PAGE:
"The Autodidacts": Thomas Kendall On Writing Without An Outline
I tend to feel a little physically uncomfortable whenever a writer talks about craft. There’s a kind of involuntary and momentary sensation of repulsion, like when your throat flips up a little bit of sick into your mouth out of nowhere. There’s a gross sourness in my reaction to the word that feels very mine and not mine at the moment of realisation. It’s not just the outdated IRL insecure/borderline ‘muscular’ insistence on competency as a value that craft as a metaphor for writing invariably calls up: like ‘craft’ denotes skilled work on something objectively there in the world, you know, like wood or stone or some other suitably respectable and dead material, and therefore writing is certainly not about the loss of agency or the disappearance of the self or the becoming of a revelatory imaginary etc. And it’s not only that the use of the word ‘craft’ suggests the goal of writing is to create a ‘well made’ piece of fiction and that, implicitly embedded in this notion, is the idea that there is a right way to write, and in order to know the right way to write you have to be taught how to write in that way, and in order to ensure that writing is being done in the right way certain positions of power need to be created to reproduce and regulate that knowledge and maintain standards ad infinitum.
But … It’s also because I can’t.
I can’t write like that. I don’t know how. I don’t have those tools at my disposal. Even my grammar is shit. Perhaps the sourness, that abject feeling of recognition of something that is both mine and not mine which ‘I’ experience after the involuntary rejection of ‘craft,’ is a little warning shot across the boughs of my own ill health. I effectively stopped going to school when I was thirteen. My secondary school was really, really nightmarishly terrible and I got sick and there was Other Stuff going on, obviously. Eventually, I actually lucked my way into university which was possible at that point in England. The point is that I’m probably not very well rounded in my abilities and I’d like to take a weird atemporal moment, which writing is, to apologise to any writer who has used craft as a description of their process or thought of their work as crafted in this way or any other. As I’m trying to say, it's almost 100 percent my problem, not yours. I most likely envy your productivity.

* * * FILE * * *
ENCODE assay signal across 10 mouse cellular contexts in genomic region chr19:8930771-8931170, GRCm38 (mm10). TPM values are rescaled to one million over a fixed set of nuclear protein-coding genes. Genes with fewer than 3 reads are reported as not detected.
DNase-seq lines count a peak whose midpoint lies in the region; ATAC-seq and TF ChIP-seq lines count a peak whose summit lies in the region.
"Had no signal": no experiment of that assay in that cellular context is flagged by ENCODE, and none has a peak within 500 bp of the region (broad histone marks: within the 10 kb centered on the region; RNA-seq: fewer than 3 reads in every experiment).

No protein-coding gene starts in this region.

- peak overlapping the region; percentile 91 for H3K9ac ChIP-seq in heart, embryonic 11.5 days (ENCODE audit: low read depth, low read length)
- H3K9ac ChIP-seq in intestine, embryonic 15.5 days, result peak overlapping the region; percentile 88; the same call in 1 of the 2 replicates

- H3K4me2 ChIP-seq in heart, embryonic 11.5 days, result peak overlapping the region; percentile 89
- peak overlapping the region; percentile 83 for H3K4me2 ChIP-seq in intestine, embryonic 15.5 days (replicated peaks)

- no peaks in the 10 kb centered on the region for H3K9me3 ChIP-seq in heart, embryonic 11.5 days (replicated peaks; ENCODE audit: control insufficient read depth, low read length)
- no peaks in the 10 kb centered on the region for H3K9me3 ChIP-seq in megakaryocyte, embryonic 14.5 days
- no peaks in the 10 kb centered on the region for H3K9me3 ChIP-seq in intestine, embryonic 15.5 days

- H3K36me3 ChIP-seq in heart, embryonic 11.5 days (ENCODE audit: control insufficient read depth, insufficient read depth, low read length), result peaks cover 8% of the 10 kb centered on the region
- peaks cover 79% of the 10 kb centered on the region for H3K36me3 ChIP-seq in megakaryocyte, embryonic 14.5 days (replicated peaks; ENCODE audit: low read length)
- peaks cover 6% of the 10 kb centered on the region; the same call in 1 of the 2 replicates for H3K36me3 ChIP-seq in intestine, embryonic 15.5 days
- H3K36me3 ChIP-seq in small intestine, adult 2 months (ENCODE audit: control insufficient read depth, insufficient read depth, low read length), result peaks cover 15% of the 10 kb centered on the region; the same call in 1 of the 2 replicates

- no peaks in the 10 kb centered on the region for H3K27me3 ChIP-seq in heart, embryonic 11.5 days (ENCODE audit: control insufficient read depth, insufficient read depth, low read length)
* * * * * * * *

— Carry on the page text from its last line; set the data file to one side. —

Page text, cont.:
Anyway, this is/was supposed to be an essay about outlining.
If you can make an outline you should do it.
If you can't, this essay was meant to be for you.
The one little, possibly snarky, thing that I’ll say about outlining is, and I’m going to semi-purposefully undermine that snark, or at least put a target on it, by making an absurd connection utterly sincerely in a moment, is that I can’t imagine the boredom involved in outlining or plotting. There’s a story, likely a misremembered one, that I read in the introduction to some penguin classics edition of As I Lay Dying, which has always stayed with me and which I think is relevant to this.
Why not? It was formative.